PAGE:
Say No to All-Nighters


Students know how important final exams are; they could either pull up a grade, or destroy one. As spring semester nears an end, it can leave students feeling a sense of panic toward school. Tests are on the horizon and there is no place to hide. At this point, a lot of students resort to a practice many refer to as pulling an all-nighter.

There are many college students that believe all-nighters have more advantages than disadvantages, but scientists have set out to prove this thought wrong. A 2008 study by Pamela Thatcher, associate professor of Psychology at St. Lawrence University, concluded that “all-nighters impair reasoning and memory for as long as four days.” Thatcher said all-nighters not only affect the test you have the next day, but that an they can essentially ruin your performance for the rest of the week.

Dan Baker, sophomore in industrial engineering, weighed in on how he felt after his first time.

“Pulling an all-nighter the night before a final is a terrible idea,” Baker said. “I was so tired I could barely function when I took the test the next day and I didn’t do that well on it.”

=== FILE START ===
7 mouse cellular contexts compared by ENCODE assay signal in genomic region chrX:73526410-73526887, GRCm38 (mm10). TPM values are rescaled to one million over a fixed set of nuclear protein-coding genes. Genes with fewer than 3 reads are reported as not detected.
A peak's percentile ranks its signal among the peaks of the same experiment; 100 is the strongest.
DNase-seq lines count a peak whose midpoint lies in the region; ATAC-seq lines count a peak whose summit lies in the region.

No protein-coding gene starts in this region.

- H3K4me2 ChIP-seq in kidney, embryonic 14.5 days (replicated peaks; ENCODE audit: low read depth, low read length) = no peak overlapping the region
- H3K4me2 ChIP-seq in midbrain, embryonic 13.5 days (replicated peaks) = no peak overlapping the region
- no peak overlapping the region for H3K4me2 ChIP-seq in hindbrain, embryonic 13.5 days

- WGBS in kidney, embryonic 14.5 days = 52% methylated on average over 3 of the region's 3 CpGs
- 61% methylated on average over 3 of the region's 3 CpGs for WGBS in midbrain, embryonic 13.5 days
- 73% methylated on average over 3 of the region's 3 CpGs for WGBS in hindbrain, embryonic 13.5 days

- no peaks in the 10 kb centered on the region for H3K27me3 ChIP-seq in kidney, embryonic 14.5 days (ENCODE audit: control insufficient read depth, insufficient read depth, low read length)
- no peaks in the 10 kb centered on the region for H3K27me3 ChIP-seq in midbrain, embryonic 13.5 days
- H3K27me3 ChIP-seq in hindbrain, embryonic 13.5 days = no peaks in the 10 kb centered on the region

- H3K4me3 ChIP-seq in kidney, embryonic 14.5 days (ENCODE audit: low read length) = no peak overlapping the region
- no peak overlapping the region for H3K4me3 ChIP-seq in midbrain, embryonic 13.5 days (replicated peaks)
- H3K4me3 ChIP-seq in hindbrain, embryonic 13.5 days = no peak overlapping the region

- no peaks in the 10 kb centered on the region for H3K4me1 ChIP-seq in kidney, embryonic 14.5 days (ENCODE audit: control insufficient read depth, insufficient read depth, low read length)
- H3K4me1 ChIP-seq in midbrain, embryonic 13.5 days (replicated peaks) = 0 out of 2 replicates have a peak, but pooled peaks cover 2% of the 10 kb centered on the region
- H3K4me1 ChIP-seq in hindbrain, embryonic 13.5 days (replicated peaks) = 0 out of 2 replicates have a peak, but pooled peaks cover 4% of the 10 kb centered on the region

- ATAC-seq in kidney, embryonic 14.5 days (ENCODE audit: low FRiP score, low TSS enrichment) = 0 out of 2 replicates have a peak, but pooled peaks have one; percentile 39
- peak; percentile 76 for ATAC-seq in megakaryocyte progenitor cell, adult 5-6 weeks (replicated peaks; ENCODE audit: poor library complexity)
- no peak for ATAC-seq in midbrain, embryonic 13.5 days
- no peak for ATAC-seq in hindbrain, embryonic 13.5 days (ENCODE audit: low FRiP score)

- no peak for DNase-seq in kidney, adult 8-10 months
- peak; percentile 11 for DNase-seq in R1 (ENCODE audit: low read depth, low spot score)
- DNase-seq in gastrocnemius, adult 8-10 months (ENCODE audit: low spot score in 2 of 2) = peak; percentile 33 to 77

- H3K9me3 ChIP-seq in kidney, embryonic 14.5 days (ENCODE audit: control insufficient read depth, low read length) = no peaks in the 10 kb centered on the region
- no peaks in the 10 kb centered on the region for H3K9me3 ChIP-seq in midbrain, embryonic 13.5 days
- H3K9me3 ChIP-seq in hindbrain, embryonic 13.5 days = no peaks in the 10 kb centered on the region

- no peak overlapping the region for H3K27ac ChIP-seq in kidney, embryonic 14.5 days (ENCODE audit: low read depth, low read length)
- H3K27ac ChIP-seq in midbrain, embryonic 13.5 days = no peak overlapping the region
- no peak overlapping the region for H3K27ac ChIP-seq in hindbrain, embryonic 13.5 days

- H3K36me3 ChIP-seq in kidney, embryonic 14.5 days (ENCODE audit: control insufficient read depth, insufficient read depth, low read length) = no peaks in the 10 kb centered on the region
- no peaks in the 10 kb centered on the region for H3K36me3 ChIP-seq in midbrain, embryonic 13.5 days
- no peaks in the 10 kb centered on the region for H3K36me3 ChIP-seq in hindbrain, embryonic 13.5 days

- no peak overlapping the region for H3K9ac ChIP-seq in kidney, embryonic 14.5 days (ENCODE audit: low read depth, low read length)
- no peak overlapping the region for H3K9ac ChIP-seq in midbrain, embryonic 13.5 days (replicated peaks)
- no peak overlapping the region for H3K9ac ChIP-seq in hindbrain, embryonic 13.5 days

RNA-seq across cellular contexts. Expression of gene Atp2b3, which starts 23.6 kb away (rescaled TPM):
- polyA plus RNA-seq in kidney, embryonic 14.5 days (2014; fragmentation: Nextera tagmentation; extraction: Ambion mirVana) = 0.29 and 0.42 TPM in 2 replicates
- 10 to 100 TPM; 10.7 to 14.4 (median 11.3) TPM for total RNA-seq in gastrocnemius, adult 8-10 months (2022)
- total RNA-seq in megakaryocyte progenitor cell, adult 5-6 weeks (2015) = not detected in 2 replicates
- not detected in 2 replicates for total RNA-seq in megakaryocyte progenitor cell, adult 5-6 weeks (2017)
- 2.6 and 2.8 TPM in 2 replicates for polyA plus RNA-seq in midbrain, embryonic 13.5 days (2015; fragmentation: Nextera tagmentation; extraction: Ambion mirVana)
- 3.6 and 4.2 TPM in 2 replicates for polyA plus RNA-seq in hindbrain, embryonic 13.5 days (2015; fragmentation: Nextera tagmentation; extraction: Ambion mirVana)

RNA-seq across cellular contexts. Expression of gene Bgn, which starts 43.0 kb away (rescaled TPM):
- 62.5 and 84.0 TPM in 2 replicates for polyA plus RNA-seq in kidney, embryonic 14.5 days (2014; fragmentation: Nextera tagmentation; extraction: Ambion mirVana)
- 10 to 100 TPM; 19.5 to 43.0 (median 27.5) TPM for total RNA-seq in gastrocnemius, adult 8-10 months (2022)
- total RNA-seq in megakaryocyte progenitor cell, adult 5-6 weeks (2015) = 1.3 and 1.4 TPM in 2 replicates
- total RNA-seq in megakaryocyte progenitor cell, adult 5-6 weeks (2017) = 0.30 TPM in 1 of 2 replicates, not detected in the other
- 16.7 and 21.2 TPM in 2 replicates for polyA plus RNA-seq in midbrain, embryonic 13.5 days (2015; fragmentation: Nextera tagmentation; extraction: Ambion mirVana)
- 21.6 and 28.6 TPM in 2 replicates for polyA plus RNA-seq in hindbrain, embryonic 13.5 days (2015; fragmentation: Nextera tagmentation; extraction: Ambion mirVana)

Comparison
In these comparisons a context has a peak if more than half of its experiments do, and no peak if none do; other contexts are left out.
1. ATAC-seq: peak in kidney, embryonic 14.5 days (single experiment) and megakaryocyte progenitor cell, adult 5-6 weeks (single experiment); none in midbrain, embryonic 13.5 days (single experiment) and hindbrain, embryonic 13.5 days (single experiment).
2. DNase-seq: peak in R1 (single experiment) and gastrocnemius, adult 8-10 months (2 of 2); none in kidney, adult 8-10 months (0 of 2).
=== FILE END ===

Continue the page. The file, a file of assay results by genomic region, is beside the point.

Baker also agreed with Thatcher in that pulling on an all-nighter leaves almost a hangover effect.

“Pulling that all-nighter definitely took me a couple of days to recover from,” Baker said.

Mitch Striler, a sophomore majoring in management and marketing, said it is never too early to start studying for finals.

“I start studying for my finals as soon as I can,” Striler said. “If I had to guess I start studying about two weeks prior to the start of finals week.”

Jeremy Selley, sophomore in industrial engineering, said organizing was key for his preparation.

“I spend the whole weekend prior to finals week trying to organize my studying,” Selley said. “If I don’t organize, I won’t get much done.”

Sleep is also a huge deal when preparing for finals. Many people suffer from a lack of sleep during finals week and that may be why they aren’t seeing the results they would have liked to see.

Dr. Robert Oexman, director of the Sleep to Live Institute, said in a May 8, 2012 article for the Huffington Post titled “Don’t Skip Sleep to Score High on Finals,” college students need to get at least eight hours of sleep at night while preparing for exams.

“Sleep is an active process where the brain works to heal the body by producing hormones beneficial for repair and growth, and that sleep is also the time for the brain to consolidate memories of what we studied and learned that day,” Oexman said.

As finals week bears down on us, the hope is that these tips help motivate many students. With plenty of studying and sleep there should be no need for that all-nighter.

“Avoid (all-nighters) at all costs, put in the time and effort and your final exams will work out for you,” Striler said.